The Miami area was inhabited for thousands of years by indigenous cultures. The Tequestas occupied the area for a thousand years before encountering Europeans. An Indian village of hundreds of people dating to 500-600 B.C. was located at the mouth of the Miami River.
In 1566 the explorer, Pedro Menéndez de Avilés, claimed it for Spain. A Spanish mission was constructed one year later in 1567. Spain and Great Britain alternatively “controlled” Florida, and Spain ceded it to the United States in 1821. In 1836, the US built Fort Dallas as part of its development of the Florida Territory and attempt to suppress and remove the Seminole. The Miami area subsequently became a site of fighting during the Second Seminole War.
Miami is noted as “the only major city in the United States conceived by a woman, Julia Tuttle”, a local citrus grower and a wealthy Cleveland native. The Miami area was better known as “Biscayne Bay Country” in the early years of its growth. In the late 19th century, reports described the area as a promising wilderness. The area was also characterized as “one of the finest building sites in Florida.” The Great Freeze of 1894–95 hastened Miami’s growth, as the crops of the Miami area were the only ones in Florida that survived. Julia Tuttle subsequently convinced Henry Flagler, a railroad tycoon, to expand his Florida East Coast Railway to the region, for which she became known as “the mother of Miami.” Miami was officially incorporated as a city on July 28, 1896 with a population of just over 300. It was named for the nearby Miami River, derived from Mayaimi, the historic name of Lake Okeechobee.
During the early 20th century, northerners were attracted to the city, and Miami prospered during the 1920s with an increase in population and infrastructure. The collapse of the Florida land boom of the 1920s, the 1926 Miami Hurricane, and the Great Depression in the 1930s slowed development. When World War II began, Miami, well-situated on the southern coast of Florida, became a base for US defense against German submarines. The war brought an increase in Miami’s population; by 1940, 172,172 people lived in the city.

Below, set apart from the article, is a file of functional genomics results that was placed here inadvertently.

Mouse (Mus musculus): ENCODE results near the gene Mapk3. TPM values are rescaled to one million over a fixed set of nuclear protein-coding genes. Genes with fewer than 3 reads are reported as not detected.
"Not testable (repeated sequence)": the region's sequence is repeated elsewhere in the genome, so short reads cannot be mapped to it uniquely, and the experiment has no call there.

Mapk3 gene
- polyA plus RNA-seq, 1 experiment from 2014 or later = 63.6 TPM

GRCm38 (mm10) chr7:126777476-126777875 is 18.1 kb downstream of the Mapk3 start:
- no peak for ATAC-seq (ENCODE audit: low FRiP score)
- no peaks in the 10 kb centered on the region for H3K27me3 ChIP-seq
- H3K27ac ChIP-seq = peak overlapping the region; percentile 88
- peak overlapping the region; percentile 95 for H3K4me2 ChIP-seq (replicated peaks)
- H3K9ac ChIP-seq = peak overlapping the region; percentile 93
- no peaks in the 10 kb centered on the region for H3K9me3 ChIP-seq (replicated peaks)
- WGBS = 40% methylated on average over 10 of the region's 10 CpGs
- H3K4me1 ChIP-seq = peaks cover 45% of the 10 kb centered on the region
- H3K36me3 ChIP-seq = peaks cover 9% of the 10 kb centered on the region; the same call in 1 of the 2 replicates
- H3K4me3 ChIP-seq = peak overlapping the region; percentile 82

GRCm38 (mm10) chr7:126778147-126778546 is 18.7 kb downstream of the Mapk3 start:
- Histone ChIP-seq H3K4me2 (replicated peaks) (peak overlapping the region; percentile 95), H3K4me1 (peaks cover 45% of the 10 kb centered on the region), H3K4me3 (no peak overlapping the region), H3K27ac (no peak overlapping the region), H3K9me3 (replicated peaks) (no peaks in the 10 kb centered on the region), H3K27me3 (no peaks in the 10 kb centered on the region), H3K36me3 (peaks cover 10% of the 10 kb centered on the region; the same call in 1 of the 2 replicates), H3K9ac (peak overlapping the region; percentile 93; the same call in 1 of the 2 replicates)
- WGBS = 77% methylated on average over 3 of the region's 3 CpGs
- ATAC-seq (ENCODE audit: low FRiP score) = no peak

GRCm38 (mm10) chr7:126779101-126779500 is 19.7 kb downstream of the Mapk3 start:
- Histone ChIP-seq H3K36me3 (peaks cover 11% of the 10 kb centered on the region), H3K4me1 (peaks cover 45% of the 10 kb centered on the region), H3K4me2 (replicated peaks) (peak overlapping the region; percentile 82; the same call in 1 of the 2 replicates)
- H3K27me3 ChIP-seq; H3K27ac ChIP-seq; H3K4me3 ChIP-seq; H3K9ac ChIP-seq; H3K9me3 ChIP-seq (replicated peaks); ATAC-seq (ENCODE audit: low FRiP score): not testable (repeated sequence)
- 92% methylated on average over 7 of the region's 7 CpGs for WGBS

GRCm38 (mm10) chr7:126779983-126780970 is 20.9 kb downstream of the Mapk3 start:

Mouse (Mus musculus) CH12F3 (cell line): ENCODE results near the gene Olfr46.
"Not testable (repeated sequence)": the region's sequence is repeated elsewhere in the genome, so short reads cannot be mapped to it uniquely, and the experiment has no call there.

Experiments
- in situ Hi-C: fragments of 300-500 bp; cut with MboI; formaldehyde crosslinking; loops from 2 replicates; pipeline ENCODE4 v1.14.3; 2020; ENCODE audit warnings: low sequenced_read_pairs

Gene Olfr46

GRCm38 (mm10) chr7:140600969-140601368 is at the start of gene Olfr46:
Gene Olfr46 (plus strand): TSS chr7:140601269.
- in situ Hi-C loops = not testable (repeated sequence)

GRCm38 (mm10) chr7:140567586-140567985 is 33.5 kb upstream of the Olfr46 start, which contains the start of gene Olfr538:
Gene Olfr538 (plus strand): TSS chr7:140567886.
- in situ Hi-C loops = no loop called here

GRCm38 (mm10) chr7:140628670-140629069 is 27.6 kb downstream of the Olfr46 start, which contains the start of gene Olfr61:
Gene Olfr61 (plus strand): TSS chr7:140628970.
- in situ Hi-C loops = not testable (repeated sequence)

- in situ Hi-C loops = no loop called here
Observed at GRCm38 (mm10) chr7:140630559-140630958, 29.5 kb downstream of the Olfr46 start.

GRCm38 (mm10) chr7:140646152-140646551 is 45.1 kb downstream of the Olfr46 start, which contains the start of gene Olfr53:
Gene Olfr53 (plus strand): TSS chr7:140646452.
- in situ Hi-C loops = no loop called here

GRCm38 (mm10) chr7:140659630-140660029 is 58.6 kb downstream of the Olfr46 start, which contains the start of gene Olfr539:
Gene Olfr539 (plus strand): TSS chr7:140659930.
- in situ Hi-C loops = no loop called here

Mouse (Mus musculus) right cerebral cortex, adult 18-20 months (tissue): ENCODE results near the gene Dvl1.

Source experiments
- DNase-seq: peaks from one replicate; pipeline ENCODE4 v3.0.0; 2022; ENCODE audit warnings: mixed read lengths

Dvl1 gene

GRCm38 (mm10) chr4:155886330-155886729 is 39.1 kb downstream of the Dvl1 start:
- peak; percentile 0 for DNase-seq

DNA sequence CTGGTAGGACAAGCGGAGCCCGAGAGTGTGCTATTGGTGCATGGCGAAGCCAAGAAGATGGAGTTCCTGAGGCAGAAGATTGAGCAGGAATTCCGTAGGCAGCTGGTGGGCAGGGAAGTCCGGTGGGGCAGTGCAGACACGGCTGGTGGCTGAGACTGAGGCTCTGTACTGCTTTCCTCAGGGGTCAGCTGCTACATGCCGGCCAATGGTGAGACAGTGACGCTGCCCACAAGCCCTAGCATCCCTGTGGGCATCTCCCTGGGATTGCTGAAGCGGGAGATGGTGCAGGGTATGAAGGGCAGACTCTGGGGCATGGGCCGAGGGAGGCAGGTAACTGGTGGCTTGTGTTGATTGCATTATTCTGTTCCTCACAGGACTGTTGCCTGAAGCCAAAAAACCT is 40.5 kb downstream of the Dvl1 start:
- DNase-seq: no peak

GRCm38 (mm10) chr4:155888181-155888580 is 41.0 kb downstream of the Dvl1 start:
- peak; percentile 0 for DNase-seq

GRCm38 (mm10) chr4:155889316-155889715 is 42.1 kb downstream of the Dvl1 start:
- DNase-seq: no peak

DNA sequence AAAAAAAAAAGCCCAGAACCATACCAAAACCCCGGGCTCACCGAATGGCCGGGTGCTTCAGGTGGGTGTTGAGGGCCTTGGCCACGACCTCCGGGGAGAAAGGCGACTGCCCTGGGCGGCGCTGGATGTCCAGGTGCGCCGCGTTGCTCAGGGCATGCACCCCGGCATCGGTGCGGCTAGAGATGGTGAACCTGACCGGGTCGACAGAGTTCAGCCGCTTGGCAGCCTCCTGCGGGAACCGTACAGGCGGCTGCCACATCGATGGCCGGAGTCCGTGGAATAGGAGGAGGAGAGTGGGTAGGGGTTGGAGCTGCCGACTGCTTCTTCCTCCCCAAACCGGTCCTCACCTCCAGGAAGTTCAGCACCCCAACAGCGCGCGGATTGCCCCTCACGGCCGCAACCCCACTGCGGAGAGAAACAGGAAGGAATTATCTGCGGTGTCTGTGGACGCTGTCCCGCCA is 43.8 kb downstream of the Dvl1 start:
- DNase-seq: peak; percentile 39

After Fidel Castro rose to power in Cuba in 1959, many wealthy Cubans sought refuge in Miami, further increasing the population. The city developed businesses and cultural amenities as part of the New South. In the 1980s and 1990s, South Florida weathered social problems related to drug wars, immigration from Haiti and Latin America, and the widespread destruction of Hurricane Andrew. Racial and cultural tensions were sometimes sparked, but the city developed in the latter half of the 20th century as a major international, financial, and cultural center. It is the second-largest U.S. city (after El Paso, Texas) with a Spanish-speaking majority, and the largest city with a Cuban-American plurality.
Miami and its metropolitan area grew from just over one thousand residents to nearly five and a half million residents in just 110 years (1896–2006). The city’s nickname, The Magic City, comes from this rapid growth. Winter visitors remarked that the city grew so much from one year to the next that it was like magic.
Signed by Edward C. Romfh, cashier and W.H. Spitzer president.
Signed by Edward C. Romfh, cashier and W.H. Spitzer president